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Re: Sponsorship requirements and copyright files



On Sun, 22 Mar 2009 12:56:06 +0100
Joerg Jaspert <joerg@debian.org> wrote:

> First, let me apologize for my last mail in this thread, it had been a
> little too rude/harsh/direct. My fault, sorry. (We all should calm down,
> flaming won't help)

/me calms down too.
 
> On 11696 March 1977, Russ Allbery wrote:
> > Joerg Jaspert <joerg@debian.org> writes:
> >> We require, and have seen nothing to convince us otherwise, that Debian
> >> maintainers need to do the basic work of listing each copyright holder
> >> in debian/copyright, as seen in the source files and AUTHORS list or
> >> equivalent (if any).
> > So, the question being raised on this thread is why?  What purpose does
> > this work serve?
> 
> Multiple, honestly. One is that there is one place where to look for
> that information. Thats a minor thing, really, but one.

True, minor.

> Then there is following Debians policy.

which can be modified if necessary

> And then we also follow the licenses, especially those that require it.
> Also, keep in mind what Mark wrote elsewhere. He asked the DPL to let
> SPI get us some lawyers input on the question. Thats probably the best course.

So we need clarity on precisely which licences require the list of
copyright holders but we also need clarity on whether such requirements
mean:

1. the list of copyright holders that upstream make available in
AUTHORS or similar files, or

2. some wider list that is constantly harvested from the source code by
some means not used by upstream which may or may not include or
duplicate existing information elsewhere in the upstream source, and

3. whether the list must be absolutely and 100% complete at all
times, even if such completeness is not easily achievable.

We also need clarity on why debian/copyright should have a higher level
of scrutiny than the upstream itself. Debian does not hold copyright on
most upstream source packages, why do we second-guess upstream teams?

If there have been instances in the past, do those (presumably few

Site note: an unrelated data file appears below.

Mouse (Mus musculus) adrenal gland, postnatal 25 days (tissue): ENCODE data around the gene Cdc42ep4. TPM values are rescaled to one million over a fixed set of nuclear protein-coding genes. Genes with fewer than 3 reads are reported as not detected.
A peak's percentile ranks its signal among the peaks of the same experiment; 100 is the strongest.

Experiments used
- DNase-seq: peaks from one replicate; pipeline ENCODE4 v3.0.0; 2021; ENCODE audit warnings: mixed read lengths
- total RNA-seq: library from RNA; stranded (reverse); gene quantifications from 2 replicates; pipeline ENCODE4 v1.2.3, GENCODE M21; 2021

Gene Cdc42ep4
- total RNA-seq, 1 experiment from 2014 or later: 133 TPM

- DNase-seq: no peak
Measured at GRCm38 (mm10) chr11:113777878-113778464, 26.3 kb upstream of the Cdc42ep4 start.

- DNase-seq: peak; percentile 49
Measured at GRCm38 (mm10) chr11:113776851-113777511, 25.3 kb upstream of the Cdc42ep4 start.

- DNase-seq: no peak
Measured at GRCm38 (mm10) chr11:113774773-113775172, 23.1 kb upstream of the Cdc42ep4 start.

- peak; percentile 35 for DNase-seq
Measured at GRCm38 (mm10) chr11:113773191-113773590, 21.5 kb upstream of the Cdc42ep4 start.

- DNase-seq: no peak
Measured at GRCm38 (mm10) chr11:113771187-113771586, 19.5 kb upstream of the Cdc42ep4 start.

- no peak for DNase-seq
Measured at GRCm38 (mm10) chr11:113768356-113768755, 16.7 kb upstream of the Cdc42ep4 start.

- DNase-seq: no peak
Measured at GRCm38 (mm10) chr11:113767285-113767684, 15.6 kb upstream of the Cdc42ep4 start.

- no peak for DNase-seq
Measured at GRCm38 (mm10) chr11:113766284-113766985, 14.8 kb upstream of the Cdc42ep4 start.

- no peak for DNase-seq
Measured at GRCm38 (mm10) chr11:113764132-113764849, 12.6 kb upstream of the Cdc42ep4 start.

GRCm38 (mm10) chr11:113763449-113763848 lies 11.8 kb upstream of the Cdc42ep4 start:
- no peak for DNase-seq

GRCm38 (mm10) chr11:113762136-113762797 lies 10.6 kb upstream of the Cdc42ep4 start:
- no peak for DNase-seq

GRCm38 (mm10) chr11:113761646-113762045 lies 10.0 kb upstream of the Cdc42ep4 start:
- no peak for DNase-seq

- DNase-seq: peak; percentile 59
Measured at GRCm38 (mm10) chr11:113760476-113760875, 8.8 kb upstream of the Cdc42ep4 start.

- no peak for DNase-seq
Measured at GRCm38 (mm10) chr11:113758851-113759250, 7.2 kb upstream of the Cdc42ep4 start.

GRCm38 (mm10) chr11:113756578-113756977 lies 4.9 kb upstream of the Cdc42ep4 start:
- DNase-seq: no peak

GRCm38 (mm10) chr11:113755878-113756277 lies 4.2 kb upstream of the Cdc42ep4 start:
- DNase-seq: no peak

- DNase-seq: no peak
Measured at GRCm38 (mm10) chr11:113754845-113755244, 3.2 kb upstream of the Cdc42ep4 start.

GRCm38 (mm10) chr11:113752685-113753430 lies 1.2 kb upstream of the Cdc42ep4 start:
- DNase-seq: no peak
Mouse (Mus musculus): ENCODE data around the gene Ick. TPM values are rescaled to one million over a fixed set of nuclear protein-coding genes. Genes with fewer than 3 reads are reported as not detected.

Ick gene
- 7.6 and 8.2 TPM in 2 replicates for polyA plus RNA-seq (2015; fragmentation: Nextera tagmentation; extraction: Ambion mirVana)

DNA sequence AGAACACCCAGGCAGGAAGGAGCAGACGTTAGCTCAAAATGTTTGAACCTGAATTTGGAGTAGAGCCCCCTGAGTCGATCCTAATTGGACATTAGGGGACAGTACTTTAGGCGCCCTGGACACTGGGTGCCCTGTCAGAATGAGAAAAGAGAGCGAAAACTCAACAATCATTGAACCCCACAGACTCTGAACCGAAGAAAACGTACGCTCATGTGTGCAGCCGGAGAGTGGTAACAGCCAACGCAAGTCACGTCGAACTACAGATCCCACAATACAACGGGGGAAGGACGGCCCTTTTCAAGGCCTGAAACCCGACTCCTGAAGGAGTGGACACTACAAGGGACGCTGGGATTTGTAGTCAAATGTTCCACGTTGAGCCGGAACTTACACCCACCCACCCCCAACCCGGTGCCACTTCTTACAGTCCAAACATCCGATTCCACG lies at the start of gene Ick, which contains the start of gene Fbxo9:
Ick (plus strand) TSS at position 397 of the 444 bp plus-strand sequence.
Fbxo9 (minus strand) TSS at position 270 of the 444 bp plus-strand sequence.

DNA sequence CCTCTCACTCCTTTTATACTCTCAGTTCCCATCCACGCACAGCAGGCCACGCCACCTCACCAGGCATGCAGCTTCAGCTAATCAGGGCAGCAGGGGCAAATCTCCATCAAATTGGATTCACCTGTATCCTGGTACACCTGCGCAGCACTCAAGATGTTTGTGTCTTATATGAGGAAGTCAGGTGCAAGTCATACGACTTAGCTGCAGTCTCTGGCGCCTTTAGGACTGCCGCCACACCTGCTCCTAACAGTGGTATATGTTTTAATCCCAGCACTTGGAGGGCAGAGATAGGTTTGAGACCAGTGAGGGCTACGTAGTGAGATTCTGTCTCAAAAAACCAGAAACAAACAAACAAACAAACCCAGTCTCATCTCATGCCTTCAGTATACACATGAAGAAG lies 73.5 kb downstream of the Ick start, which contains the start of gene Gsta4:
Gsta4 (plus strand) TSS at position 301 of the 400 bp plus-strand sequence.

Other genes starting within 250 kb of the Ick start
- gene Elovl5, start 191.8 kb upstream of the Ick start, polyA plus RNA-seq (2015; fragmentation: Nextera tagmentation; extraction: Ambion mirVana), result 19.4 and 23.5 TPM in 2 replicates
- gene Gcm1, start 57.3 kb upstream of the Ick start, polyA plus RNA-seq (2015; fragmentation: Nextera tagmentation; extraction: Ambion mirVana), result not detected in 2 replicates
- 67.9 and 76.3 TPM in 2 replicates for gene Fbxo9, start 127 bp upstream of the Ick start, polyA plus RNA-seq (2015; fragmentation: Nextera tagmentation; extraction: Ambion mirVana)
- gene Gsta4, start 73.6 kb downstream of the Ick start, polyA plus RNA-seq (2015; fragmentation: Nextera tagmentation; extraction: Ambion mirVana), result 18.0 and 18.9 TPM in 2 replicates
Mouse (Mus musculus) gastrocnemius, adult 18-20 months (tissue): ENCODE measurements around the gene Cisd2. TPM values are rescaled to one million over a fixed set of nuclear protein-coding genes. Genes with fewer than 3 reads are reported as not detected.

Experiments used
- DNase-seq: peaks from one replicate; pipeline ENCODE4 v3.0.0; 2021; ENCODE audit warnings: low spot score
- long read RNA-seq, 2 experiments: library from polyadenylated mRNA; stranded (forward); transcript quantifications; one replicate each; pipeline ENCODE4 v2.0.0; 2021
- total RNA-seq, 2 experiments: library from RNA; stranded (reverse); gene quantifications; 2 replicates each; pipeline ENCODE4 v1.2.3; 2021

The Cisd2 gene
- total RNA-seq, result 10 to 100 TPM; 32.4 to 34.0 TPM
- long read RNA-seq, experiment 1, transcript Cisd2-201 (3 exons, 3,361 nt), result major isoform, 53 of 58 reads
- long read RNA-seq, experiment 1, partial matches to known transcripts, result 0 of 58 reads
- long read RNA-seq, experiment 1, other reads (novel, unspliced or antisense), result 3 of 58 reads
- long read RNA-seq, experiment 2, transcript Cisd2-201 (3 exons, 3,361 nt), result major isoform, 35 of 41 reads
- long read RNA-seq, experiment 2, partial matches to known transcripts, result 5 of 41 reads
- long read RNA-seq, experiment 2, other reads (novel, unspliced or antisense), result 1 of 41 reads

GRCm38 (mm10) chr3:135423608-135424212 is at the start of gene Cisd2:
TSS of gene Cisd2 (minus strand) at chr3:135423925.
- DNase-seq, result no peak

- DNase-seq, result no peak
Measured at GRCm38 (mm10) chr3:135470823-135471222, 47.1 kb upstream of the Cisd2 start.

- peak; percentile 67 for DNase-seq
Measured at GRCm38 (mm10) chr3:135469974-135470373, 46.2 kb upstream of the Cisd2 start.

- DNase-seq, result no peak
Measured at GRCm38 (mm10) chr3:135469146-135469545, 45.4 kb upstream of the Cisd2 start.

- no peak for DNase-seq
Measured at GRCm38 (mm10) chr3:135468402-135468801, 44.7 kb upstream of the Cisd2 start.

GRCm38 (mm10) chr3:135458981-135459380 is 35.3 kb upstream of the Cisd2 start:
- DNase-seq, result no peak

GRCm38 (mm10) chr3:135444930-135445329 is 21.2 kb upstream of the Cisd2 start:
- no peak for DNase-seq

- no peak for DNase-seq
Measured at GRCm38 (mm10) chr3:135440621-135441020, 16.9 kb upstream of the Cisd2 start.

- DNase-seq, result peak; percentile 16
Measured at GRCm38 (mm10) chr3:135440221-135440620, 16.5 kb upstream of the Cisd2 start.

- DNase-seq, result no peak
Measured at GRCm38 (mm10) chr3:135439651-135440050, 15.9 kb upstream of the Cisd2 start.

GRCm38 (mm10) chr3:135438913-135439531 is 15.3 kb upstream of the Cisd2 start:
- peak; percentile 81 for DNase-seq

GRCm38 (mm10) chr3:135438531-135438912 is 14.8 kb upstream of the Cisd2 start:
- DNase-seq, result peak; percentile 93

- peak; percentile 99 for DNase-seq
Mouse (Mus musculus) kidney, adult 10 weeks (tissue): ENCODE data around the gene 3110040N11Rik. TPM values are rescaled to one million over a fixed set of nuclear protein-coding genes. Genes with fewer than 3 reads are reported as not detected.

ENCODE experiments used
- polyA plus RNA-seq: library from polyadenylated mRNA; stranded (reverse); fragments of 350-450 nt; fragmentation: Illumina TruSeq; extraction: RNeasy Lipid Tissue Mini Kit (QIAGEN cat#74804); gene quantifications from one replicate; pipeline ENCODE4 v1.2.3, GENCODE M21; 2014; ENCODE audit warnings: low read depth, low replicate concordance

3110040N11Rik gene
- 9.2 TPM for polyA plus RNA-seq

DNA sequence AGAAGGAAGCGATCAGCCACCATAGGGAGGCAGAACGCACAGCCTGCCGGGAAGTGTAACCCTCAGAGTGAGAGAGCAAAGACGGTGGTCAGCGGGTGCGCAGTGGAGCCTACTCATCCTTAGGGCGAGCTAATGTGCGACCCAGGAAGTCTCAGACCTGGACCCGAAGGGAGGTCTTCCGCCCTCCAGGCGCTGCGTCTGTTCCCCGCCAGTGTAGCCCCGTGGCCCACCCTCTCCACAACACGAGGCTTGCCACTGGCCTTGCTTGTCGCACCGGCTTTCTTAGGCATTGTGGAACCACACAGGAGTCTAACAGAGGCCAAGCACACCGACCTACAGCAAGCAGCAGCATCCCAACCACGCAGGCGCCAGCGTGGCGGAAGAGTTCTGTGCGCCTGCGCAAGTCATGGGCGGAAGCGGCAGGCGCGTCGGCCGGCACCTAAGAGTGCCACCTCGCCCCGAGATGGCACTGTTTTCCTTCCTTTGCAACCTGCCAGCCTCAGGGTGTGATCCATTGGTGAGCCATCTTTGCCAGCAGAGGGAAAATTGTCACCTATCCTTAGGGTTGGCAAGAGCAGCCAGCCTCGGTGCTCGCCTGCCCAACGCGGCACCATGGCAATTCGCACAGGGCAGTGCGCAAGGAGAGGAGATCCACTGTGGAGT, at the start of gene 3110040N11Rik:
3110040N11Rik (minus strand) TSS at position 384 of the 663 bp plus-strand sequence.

instances) warrant the imposition of unnecessary work onto all
packages? (Unnecessary in the sense that there is no evidence that the
upstream listings are actually incomplete.)

It is the expectation that debian/copyright be continuously updated
with names and email addresses independent of changes made by upstream
to files like AUTHORS that is irksome.

Is it acceptable to mimic the actual copyright holders and say:
"and anyone else we might have forgotten"? If not, why not?

> > The argument against doing it is that it takes increased time over just
> > verifying the licenses of every file and requires ongoing maintenance that
> > could be spent on tasks more directly related to improving the
> > software.
> 
> You do have to check every file anyway, otherwise you can't be sure
> about your copyright file listing all the licenses your package
> uses. And I sincerely hope noone will contest the need to list the
> various licenses a package uses?

Agreed - except copyright holder details change *far* more frequently
than licences.

That is a key point for me. The entire source package does need to be
checked for LICENCE details, I don't think anyone disputes that. What
does become a problem is *then* requiring that after the licences are
checked, that the entire list of copyright holders is run through a
separate parsing process to work out who isn't listed in which section
of debian/copyright.

It is a separate process - it has to be if debian/copyright is to
remain sane. We can't simply copy the entire copyright section of every
source file, there has to be some form of uniqueness sorting, some
filtering of duplicates and repetition. (Upstreams have a noticeable
tendency to wrap and modify copyright statements in such ways as to
make regular expression matching across the entire set of source
packages in Debian almost impossible and frequently unreliable).

Ally that with the frequent additions of new copyright holders to some
source files and not to others and you have a vast increase in the
workload for subsequent versions, despite absolutely no changes in the
actual licences being used or to the listing of which files use which
licences.

> > Is the reason that you feel most licenses require preservation of the
> > copyright notice and it's easier to enforce it uniformly for all copyright
> > files?  Is there some other larger reason why is this important for the
> > project?  (Please note that I'm not assuming that you have no reason.  I
> > just don't understand, from the discussion so far, what it is.  We can't
> > really have a meaningful discussion until we're all on the same page)
> 
> Yes, thats definitely part of the reason. Also, if people would look at
> how NEW had been handled in the past up to now, instead of purely
> exaggerating and taking actions from there, they would have found out
> that we are usually pretty lenient with this enforcement. We do mention
> it when we see it and whenever we do have a reject anyway, like when
> people forgot to mention a license at all. Rejection solely based on
> missing (C) notices might (have) happen(ed), but should be seldom and
> when there are lots of them with a license requiring them.

As long as the licences are correct, is there any reason to exclude
even those occasional cases?

> Also, if just a small set is missing and nothing else would block
> accepting the package, we quite often accept the package and send a
> comment to the maintainer saying that the following couple of lines
> should be added at the next upload.

Isn't that an upstream bug?

-- 


Neil Williams
=============
http://www.data-freedom.org/
http://www.nosoftwarepatents.com/
http://www.linux.codehelp.co.uk/

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